In the wake of the mass murder at Littleton, Colo., this indie psychological drama seems especially ill-timed. "The Reunion" centers on an embittered sales manager who uses his high school reunion to avenge the bullies who tormented him two decades earlier. Kicking off a limited run on Jan. 19 in L.A., pic will make a brisk transition to video.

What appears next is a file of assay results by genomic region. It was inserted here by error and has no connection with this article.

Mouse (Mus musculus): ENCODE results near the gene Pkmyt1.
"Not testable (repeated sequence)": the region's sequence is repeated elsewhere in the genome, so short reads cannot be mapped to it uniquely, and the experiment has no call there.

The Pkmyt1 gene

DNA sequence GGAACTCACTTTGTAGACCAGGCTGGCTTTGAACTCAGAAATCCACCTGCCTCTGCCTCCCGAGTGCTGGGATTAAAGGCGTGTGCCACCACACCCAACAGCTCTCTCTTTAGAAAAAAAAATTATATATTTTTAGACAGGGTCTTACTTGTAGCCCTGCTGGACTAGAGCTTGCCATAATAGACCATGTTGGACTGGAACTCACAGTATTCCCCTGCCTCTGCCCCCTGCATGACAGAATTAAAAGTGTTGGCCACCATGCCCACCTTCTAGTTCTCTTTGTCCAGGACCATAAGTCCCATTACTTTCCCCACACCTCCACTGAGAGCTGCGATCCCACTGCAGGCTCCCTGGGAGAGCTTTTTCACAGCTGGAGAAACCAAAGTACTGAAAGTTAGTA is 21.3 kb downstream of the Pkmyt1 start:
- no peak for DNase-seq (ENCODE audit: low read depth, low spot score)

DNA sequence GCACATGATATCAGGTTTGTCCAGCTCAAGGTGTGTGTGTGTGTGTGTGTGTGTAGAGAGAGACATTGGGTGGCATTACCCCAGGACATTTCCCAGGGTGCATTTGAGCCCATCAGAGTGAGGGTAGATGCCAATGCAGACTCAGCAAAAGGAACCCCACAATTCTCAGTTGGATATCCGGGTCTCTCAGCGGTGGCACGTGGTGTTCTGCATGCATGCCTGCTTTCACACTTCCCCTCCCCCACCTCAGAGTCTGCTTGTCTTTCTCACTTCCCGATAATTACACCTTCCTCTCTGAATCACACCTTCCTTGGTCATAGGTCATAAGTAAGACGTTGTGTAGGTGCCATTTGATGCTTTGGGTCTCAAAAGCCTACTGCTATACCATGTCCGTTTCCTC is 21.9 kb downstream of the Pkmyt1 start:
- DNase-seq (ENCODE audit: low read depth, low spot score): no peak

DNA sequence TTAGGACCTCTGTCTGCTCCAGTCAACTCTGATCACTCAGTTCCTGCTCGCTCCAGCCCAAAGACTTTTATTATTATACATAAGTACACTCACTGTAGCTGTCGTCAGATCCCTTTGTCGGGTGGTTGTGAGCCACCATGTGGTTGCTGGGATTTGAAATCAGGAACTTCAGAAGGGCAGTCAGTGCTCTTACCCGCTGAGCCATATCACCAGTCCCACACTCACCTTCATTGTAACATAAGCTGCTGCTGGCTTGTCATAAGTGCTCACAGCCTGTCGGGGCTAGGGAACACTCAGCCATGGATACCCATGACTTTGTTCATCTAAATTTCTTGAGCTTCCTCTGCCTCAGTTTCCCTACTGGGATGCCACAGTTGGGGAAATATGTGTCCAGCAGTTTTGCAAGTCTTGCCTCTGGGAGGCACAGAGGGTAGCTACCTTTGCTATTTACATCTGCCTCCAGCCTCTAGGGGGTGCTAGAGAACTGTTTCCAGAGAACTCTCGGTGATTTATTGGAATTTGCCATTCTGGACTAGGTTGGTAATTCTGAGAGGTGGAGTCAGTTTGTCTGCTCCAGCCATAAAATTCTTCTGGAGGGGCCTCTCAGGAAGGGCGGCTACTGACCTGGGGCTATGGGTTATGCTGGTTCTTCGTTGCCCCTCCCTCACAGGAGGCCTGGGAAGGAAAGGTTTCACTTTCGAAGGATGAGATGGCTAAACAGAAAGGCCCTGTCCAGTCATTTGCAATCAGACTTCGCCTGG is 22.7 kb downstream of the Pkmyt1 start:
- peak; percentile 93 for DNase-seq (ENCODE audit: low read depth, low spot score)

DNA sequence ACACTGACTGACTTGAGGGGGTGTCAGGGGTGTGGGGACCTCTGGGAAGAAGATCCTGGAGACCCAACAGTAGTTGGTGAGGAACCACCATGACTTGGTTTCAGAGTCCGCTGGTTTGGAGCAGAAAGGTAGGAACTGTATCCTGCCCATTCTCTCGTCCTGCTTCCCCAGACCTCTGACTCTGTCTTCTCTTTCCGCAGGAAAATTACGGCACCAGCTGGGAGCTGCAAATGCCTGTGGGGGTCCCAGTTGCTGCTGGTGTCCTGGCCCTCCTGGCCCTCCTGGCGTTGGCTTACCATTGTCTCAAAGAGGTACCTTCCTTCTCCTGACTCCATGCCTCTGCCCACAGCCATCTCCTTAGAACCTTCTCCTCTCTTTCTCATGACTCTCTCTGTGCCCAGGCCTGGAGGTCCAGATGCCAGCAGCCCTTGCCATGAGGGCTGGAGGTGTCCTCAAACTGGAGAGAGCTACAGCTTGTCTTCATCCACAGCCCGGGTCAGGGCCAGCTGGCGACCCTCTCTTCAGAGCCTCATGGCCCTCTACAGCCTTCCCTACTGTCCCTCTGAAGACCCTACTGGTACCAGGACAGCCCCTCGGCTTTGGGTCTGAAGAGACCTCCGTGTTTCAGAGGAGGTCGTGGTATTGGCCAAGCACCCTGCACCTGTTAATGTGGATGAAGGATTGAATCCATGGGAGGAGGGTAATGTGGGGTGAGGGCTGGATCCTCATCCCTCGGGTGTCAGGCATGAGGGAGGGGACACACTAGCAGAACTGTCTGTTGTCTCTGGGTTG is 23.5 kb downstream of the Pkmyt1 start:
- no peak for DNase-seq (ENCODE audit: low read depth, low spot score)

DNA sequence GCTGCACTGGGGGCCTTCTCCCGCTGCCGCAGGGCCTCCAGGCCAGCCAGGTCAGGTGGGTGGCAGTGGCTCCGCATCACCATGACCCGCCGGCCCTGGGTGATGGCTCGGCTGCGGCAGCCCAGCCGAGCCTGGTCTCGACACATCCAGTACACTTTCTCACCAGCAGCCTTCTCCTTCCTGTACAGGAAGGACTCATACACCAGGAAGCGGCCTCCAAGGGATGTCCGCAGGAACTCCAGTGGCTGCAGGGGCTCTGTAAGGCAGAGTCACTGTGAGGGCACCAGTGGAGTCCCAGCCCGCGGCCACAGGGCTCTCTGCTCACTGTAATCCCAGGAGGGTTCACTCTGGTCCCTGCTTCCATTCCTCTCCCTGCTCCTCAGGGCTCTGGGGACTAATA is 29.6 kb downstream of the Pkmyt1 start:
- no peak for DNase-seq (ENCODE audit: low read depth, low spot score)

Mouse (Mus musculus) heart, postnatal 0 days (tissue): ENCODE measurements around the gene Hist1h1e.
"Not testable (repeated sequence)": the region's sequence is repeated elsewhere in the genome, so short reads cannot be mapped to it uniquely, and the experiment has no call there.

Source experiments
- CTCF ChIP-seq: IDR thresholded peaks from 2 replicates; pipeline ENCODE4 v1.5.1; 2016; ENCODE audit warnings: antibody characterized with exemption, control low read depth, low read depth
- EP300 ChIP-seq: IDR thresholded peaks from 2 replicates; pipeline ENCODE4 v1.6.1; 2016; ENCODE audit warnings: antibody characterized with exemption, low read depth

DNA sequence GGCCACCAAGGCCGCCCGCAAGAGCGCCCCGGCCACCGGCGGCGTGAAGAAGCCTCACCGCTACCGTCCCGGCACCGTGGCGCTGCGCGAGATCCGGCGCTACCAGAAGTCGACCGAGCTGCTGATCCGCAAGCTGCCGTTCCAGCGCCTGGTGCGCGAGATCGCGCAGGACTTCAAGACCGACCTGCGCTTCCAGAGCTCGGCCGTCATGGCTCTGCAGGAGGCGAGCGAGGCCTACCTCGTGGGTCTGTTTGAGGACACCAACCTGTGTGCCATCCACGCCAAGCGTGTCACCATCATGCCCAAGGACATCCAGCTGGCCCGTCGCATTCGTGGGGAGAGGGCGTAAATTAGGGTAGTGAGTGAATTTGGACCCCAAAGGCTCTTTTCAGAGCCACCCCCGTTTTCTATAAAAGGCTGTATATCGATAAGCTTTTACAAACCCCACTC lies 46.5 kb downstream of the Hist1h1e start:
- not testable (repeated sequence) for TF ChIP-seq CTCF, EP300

In the wake of the mass murder at Littleton, Colo., this indie psychological drama seems especially ill-timed. “The Reunion” centers on an embittered sales manager who uses his high school reunion to avenge the bullies who tormented him two decades earlier. Kicking off a limited run on Jan. 19 in L.A., pic will make a brisk transition to video.A grainy B&W handheld schoolyard-set prologue opens the film. Later we learn that this opening is the personal recollection of Louis Witkowski (Tim Devlin): He’s never forgotten the day a pair of jocks cast the scrawny, naked Louis out of the locker room and humiliated him mercilessly in front of his schoolmates. No longer a 98-pound weakling, Louis has resolved to have the last word at his 18-year reunion. Accompanied by his wife, Felicia (Elizabeth P. McKay), Louis anxiously tries to embarrass former football players Hal (Jack Mulcahy) and Joey (Patrick Ferraro). But Louis’ clumsy verbal jousting only makes him look ridiculous to the men and their wives, Caroline (Mimi Langeland) and Ashley (Leila Sbatini). Before long, they’ve all convened in the boys’ locker room, accompanied by Louis’ onetime best friend, a little person called Standard (Kristopher Medina). Though Hal and Joey have no memory of tormenting their former classmate, Louis is determined to reciprocate, and challenges them to a fist fight. But when a well-meaning security guard (Edouard DeSoto) tries to break up the fracas , the violence escalates a step further, and Louis takes the group hostage. Various sorts of ritualized humiliation and abuse ensue, including some particularly crude bits in which Louis forces Standard to suckle at Caroline’s breast and fondle Ashley’s buttocks. Bit by bit, Louis’ psychological warfare begins to undermine all the characters’ relationships, as husbands and wives disclose long-held hostilities about one another. Why it takes the cops so long to arrive and why they are so inept when they do are perhaps the most intriguing questions the pic raises, though they remain unanswered. Pacing and suspense, which should build steadily, nearly come to a standstill. There are moments when it seems that writer Paul Corvino and helmer Larry Eudene are reaching for an updated take on “The Breakfast Club”: They’ve locked up a bunch of disparate people in a room and challenged them to reveal essential truths and painful secrets. But clever writing and Brat Pack charisma went a long way toward making “Breakfast Club” palatable. There’s little here to carry “The Reunion” but a powerful, showy performance by Devlin in the central role. Tech elements and lensing are competent but basic.